Selenium and the Thyroid Gland

More Good News for Clinicians

Anne Drutel; Françoise Archambeaud; Philippe Caron

Disclosures

Clin Endocrinol. 2013;78(2):155-164. 

In This Article

Essential Role of Selenium in the Physiology of the Thyroid

Selenium: Its Role in the Synthesis of Thyroid Hormones

Synthesis of thyroid hormones requires iodination of thyroglobulin at the apical pole, in the follicular lumen under the action of thyroperoxidase (TPO) and in the presence of hydrogen peroxide (H2O2) (Fig. 1). Synthesis of H2O2, potentially dangerous for thyrocytes, is regulated by TSH via a complex system of second messengers[12] and appears to be the step that limits thyroid hormone synthesis when sufficient iodine is available. This organization enables the H2O2 formed at the surface of thyrocytes to be rapidly used for iodination reactions, while the intracellular H2O2 is degraded by antioxidant enzymes such as GPXs, TRs and catalases.[12]

Figure 1.

Role of specific selenoproteins in the synthesis of thyroid hormones in humans (adapted from Beckett GJ and Arthur JR).

Role of GPX3 In human thyrocytes, GPX3 (extracellular or plasmatic GPx) is one of the selenoproteins that is the most expressed and consequently, it contributes to the high selenium content of the thyroid.[10] It appears to be a direct regulator of thyroid hormone synthesis.

In the absence of TSH, GPX3 secretion at the apical pole of the thyrocyte decreases the amount of H2O2 available for iodination reactions. Conversely, in the presence of TSH, which is responsible for increased calcium ionophore levels, the decrease in GPX3 at the apical pole results in more H2O2 being available for TPO. GPX3 concentrations thus increase within the thyrocytes, thereby increasing the protection against oxidative stress induced by the synthesis of thyroid hormones (Fig. 1).[5]

Role of the Deiodinases Only D1 and D2 have been identified in human thyrocytes.[13] The expression of deiodinases in different tissues varies depending on the species, which makes it difficult to extrapolate the results of animal studies to humans. While less expressed than GPX3, D1 and D2 are responsible for the local activation of thyroid hormones. Although many mechanisms regulate the synthesis of deiodinases (TSH, thyroid hormones, cyclic AMP), selenium content also directly affects their activity,[14,15] and therefore, indirectly affects T3 synthesis. Selenium distribution in tissues is variable and selenoprotein synthesis is priortorized based on sources. Deiodinases appear to occupy a special place in the hierarchy in cases of selenium deficiencies thanks to the existence of a selenium accumulation and/or redistribution system in the thyroid gland.[16] More specifically, D2 and D3 appear to be more readily preserved than D1, but with organ-dependant particularities.[17,18]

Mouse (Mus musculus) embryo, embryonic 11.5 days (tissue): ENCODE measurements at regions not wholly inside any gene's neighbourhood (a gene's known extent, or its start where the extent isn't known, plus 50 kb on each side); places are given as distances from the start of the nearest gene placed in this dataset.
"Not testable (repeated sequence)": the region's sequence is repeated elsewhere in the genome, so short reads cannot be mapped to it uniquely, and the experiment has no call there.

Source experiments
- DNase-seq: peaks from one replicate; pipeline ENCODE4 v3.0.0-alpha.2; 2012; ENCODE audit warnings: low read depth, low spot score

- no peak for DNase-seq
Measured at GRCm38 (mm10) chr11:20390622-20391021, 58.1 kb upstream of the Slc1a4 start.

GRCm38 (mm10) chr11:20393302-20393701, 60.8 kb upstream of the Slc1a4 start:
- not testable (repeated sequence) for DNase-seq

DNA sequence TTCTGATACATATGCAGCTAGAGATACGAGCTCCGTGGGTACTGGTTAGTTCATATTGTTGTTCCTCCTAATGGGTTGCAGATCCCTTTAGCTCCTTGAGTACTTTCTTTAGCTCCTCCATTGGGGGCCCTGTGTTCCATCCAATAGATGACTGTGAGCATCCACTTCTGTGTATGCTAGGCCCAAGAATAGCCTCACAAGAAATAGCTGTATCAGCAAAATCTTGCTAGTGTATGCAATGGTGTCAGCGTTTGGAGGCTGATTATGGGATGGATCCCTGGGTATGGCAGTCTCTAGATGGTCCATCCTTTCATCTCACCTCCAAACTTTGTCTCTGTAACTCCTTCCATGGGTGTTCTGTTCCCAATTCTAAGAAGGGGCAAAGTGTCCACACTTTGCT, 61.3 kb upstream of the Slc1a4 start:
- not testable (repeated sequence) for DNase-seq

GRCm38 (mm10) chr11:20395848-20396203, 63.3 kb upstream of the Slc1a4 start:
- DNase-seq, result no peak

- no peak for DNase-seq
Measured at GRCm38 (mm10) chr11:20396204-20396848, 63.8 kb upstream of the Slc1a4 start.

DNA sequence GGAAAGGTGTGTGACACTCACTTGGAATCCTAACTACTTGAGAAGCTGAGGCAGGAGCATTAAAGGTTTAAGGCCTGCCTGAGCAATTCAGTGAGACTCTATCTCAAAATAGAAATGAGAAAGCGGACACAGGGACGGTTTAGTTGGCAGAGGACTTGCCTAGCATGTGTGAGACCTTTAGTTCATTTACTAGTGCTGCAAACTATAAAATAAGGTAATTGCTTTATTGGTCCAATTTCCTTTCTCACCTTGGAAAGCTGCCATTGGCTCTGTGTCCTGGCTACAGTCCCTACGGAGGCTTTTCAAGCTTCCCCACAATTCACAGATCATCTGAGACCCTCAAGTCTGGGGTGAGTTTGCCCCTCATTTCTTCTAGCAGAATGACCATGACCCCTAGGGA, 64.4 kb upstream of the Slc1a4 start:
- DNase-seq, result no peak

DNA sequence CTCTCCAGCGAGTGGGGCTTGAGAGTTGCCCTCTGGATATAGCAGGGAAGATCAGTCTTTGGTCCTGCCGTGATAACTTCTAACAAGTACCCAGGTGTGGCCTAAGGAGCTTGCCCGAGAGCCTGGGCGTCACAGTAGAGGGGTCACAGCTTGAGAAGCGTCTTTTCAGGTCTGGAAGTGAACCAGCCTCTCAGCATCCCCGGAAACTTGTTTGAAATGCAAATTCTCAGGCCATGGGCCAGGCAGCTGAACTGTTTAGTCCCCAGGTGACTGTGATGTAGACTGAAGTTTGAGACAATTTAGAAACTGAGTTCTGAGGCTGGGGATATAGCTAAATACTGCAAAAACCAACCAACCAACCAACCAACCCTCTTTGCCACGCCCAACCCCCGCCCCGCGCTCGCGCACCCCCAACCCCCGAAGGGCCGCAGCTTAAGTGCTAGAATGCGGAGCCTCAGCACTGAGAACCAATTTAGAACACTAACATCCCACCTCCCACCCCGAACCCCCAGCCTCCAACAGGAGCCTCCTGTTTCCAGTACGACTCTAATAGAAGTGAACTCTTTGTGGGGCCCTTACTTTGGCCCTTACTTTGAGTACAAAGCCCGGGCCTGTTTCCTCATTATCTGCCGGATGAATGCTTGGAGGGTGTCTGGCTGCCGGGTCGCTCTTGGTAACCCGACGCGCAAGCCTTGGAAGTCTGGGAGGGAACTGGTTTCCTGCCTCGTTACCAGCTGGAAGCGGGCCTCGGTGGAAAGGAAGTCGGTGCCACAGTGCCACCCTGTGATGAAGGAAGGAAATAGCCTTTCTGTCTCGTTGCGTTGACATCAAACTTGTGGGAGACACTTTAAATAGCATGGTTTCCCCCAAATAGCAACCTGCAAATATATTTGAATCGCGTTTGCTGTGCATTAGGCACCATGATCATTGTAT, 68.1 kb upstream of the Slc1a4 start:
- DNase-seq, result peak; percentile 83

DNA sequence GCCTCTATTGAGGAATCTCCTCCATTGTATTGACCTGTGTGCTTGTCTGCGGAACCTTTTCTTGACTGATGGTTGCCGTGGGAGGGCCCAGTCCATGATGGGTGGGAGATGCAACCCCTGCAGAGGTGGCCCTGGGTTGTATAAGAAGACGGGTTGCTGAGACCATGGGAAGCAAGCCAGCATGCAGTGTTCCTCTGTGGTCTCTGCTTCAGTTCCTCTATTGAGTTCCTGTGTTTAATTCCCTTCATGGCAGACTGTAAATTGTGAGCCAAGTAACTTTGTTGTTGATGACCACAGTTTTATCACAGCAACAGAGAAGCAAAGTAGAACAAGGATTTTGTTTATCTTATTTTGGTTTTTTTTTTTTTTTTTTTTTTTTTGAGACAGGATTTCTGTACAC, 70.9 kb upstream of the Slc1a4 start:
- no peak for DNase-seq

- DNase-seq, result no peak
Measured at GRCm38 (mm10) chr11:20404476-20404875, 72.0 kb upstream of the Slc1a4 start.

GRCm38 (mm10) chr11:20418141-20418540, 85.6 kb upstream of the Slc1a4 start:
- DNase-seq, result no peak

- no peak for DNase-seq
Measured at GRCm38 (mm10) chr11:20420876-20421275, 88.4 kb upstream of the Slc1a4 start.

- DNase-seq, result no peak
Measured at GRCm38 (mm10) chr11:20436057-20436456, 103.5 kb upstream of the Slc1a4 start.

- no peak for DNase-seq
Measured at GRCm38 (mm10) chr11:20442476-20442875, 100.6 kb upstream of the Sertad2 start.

Several mechanisms appear to be implicated in the maintenance of the synthesis of various selenoproteins in cases of deficient intake. So far, two distinct types of stem-loop structures (SECIS) have been identified in the 3′ region of mRNA encoding selenoproteins, with each very probably displaying different features at the time of translation of specific mRNA.[19] Although no particular affinities have been identified in vivo between the SBP2-binding protein (indispensible to translation) and either of the two SECIS variants, special interactions have been identified between SBP2 and the SECIS structures of GPX4 or selenoprotein P.[20] Furthermore, mRNAs encoding selenoproteins have different half-lives, particularly in cases of selenium deficiency.[21]

Finally, variable and relative contents of selenoproteins in cells and tissues also contribute to hierarchizing synthesis: deiodinases expressed at very low concentrations may recruit and use the selenium released during turnover of the selenoproteins present in much higher concentrations such as GPX1 or selenoprotein P. These two selenoproteins therefore represent a stock of accessible selenium in cases where intake is reduced.[25]

Selenium as an Antioxidant

Selenoproteins play a role in the regulation of the immune system. The role GPXs play in the maintenance of cell integrity and protein iodination has been clearly demonstrated, namely through the use of thyrocyte cultures of animal origin.

In pigs, selenium deficiency causing a decrease in intracellular GPX activity leads to cytoplasmic iodination of proteins following exposure to H2O2, whereas when sufficient selenium is available, iodination is limited to the apical pole of the thyrocytes.[12] Thus, alteration of the defence mechanisms used to fight the oxidative stress related to selenium deficiency results in aberrant iodination of certain proteins leading to cell apoptosis or the exposure of unusual epitopes possibly recognized by the immune system. In cultures of human thyroid follicles, apoptosis is induced by high doses of d' H2O2, iodine or TGF-β. Preincubation with low doses of selenium increases GPX activity and reduces cell death.[22]

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